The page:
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Author's profile photo Jason Lax

Rural Merchants Go Mobile

There’s has been and will continue to be lots of talk and concern over the current poor economic environment or situation.  Many of us living in more advanced economies are feeling the pinch have put off large purchases such as replacing our cars, refrigerators and perhaps doing without another pair of brand name jeans. 

What about in developing economies—especially rural locations?  These are places where a car, refrigerator or even a pair of jeans remain a distant possibility regardless if the current economic environment is bullish or bearish?  Places that are often so depressed that it doesn’t’ ever matter how the global economy is doing because they so far down the economic ladder to begin with? 

Despite the poverty, one item of modernity that even rural people in developing nations can’t seem go without is the ubiquitous mobile phone (or “cell phone.” as my Canadian compatriots call them). Even the head monk, or master, at a mountain monastery outside of Dali, Yunnan, China would send a disciple down every week into town to charge his mobile phone. 

So, what’s the connection?  Thanks to an exciting project, these humble little devices are being used to empower people with eCommerce: with a few simple tools and applications, even places as remote as rural villages in Africa can now take part in the information economy.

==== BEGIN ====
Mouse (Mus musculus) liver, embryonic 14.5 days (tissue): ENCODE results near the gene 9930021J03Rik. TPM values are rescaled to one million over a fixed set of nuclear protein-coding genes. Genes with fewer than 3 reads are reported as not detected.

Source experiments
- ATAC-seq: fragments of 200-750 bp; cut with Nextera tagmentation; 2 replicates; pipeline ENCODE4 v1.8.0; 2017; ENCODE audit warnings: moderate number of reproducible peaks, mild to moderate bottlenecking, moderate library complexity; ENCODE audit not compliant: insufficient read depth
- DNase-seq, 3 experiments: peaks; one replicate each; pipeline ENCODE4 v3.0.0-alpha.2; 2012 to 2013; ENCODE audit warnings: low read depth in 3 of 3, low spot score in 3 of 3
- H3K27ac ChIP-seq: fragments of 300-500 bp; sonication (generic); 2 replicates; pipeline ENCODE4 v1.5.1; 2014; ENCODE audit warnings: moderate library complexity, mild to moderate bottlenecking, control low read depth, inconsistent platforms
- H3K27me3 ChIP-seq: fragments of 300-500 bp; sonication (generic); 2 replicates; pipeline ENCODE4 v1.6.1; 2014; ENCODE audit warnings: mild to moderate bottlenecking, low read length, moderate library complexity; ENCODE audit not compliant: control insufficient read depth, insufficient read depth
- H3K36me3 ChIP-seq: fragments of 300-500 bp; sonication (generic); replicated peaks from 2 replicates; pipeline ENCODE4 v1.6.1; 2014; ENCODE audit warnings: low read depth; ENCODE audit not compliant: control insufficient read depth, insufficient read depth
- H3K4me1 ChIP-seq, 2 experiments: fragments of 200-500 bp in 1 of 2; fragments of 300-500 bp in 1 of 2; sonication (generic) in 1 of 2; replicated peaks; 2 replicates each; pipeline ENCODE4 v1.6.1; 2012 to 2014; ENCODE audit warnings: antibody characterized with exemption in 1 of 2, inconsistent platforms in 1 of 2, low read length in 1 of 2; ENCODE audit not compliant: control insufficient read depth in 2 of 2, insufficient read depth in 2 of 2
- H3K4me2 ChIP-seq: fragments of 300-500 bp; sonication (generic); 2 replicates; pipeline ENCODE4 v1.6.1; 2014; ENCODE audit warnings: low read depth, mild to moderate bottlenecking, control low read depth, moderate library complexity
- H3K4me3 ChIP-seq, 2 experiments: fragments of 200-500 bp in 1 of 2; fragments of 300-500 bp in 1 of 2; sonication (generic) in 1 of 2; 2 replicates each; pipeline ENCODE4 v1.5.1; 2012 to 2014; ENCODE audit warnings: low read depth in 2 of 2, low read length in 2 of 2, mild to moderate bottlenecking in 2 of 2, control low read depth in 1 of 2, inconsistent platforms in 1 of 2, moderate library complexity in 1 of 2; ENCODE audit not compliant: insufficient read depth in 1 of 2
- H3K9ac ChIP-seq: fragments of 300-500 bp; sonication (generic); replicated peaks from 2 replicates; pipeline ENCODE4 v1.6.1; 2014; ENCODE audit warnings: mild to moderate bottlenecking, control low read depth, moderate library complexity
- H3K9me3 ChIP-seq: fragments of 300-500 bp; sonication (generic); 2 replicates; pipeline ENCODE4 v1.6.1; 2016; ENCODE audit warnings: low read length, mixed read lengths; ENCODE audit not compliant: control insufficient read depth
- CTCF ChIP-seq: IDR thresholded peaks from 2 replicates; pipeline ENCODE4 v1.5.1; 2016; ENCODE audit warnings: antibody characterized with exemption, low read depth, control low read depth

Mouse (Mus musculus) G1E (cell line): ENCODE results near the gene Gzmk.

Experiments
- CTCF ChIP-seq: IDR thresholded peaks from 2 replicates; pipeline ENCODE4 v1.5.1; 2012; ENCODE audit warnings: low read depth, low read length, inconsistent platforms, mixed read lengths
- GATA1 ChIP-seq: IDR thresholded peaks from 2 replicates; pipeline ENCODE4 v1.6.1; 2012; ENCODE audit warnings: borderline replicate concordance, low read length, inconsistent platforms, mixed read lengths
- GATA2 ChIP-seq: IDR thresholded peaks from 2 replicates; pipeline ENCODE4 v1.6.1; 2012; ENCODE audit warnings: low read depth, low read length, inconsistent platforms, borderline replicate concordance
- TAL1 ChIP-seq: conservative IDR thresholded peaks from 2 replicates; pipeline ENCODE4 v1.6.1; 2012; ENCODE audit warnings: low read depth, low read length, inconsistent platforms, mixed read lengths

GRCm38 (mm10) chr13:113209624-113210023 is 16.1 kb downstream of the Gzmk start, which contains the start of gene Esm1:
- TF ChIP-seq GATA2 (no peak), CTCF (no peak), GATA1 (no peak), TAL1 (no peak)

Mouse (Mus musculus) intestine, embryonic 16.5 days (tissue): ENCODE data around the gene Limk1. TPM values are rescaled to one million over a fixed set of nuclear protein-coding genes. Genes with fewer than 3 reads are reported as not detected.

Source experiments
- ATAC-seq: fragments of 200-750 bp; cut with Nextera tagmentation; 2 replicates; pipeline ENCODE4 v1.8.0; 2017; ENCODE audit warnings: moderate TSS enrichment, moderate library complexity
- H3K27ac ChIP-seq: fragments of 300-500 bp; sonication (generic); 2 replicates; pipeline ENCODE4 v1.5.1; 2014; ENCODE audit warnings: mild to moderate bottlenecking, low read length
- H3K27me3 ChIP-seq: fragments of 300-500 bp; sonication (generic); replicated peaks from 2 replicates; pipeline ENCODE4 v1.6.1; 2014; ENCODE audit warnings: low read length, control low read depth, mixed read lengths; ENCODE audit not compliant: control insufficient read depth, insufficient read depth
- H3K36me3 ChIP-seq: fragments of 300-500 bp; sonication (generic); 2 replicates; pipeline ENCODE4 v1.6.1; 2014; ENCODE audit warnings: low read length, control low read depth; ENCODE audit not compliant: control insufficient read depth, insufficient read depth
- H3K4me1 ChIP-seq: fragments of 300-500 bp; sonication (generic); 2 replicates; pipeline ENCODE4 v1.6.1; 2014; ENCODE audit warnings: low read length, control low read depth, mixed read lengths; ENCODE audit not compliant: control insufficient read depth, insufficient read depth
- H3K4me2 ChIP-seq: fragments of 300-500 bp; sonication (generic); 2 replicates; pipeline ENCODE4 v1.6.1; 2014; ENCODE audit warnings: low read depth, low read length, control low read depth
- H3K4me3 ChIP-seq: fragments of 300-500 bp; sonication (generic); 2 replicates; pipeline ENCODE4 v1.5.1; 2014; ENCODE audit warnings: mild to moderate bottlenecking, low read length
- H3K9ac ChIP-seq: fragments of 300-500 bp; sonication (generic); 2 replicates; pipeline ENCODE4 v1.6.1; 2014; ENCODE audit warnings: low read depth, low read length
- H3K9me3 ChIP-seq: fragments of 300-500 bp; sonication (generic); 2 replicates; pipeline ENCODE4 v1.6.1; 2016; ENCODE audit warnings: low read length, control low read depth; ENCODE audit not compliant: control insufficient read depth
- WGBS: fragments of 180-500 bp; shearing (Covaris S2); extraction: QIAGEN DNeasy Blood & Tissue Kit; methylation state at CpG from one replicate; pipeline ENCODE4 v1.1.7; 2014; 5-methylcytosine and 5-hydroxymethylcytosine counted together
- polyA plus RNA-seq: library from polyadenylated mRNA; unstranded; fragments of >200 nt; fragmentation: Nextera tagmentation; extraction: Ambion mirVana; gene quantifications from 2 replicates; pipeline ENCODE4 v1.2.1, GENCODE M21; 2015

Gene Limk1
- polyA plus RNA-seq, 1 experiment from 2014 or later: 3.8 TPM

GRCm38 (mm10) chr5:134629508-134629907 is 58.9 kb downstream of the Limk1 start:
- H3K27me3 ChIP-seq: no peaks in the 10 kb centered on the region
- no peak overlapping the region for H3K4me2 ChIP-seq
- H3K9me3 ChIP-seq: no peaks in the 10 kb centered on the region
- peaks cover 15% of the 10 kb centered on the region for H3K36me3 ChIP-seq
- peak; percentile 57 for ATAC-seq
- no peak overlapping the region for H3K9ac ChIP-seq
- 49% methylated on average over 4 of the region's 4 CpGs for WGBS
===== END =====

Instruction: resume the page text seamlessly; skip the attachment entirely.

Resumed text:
In this SAP TV report, see how SAP Research and C@R (Collaboration at Rural) are automating the supplying basic goods to rural stores (or Spaza Shops) via mobile phones in rural South Africa.  The poignant element of this project is that the technology and new job roles within this redesigned transaction model is paid for by the efficiencies gained. 

  • Shopkeepers no longer have to make the costly journey to stock up: a major sacrifice considering the ever rising cost of transport and the loss of a day’s worth of sales.  They also provide better service for their customer base by reducing the chances if a stockouts. 
  • A generation of technologically savvy “infopreneurs” create a market niche for themselves by obtaining better prices for combines Spaza shop orders



This technology can really make a difference to rural communities not only in Africa but throughout Latin America and Asia. 

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